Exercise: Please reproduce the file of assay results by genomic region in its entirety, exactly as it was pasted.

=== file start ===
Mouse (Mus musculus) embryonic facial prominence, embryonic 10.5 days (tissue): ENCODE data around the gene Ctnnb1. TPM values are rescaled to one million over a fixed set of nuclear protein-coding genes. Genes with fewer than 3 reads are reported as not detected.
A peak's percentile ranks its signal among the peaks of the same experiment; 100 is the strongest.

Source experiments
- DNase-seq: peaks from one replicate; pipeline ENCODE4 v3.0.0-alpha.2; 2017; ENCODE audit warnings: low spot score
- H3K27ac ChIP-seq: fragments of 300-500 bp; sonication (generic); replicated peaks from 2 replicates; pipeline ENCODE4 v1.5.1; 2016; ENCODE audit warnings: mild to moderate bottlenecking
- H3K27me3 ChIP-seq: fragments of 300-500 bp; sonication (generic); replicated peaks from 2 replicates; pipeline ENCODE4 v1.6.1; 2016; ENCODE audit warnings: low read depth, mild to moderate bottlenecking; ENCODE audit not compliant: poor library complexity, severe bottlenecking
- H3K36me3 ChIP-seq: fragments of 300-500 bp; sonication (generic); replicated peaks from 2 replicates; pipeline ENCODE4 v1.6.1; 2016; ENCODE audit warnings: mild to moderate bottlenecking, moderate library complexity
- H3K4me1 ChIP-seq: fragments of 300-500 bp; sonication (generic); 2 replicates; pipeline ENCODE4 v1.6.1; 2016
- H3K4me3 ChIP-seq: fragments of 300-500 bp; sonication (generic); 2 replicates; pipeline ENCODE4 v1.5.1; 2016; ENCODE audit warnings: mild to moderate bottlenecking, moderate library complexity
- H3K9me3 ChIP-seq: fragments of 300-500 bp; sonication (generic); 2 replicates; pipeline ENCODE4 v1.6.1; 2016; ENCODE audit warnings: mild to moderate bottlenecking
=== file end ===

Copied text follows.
Mouse (Mus musculus) embryonic facial prominence, embryonic 10.5 days (tissue): ENCODE data around the gene Ctnnb1. TPM values are rescaled to one million over a fixed set of nuclear protein-coding genes. Genes with fewer than 3 reads are reported as not detected.
A peak's percentile ranks its signal among the peaks of the same experiment; 100 is the strongest.

Source experiments
- DNase-seq: peaks from one replicate; pipeline ENCODE4 v3.0.0-alpha.2; 2017; ENCODE audit warnings: low spot score
- H3K27ac ChIP-seq: fragments of 300-500 bp; sonication (generic); replicated peaks from 2 replicates; pipeline ENCODE4 v1.5.1; 2016; ENCODE audit warnings: mild to moderate bottlenecking
- H3K27me3 ChIP-seq: fragments of 300-500 bp; sonication (generic); replicated peaks from 2 replicates; pipeline ENCODE4 v1.6.1; 2016; ENCODE audit warnings: low read depth, mild to moderate bottlenecking; ENCODE audit not compliant: poor library complexity, severe bottlenecking
- H3K36me3 ChIP-seq: fragments of 300-500 bp; sonication (generic); replicated peaks from 2 replicates; pipeline ENCODE4 v1.6.1; 2016; ENCODE audit warnings: mild to moderate bottlenecking, moderate library complexity
- H3K4me1 ChIP-seq: fragments of 300-500 bp; sonication (generic); 2 replicates; pipeline ENCODE4 v1.6.1; 2016
- H3K4me3 ChIP-seq: fragments of 300-500 bp; sonication (generic); 2 replicates; pipeline ENCODE4 v1.5.1; 2016; ENCODE audit warnings: mild to moderate bottlenecking, moderate library complexity
- H3K9me3 ChIP-seq: fragments of 300-500 bp; sonication (generic); 2 replicates; pipeline ENCODE4 v1.6.1; 2016; ENCODE audit warnings: mild to moderate bottlenecking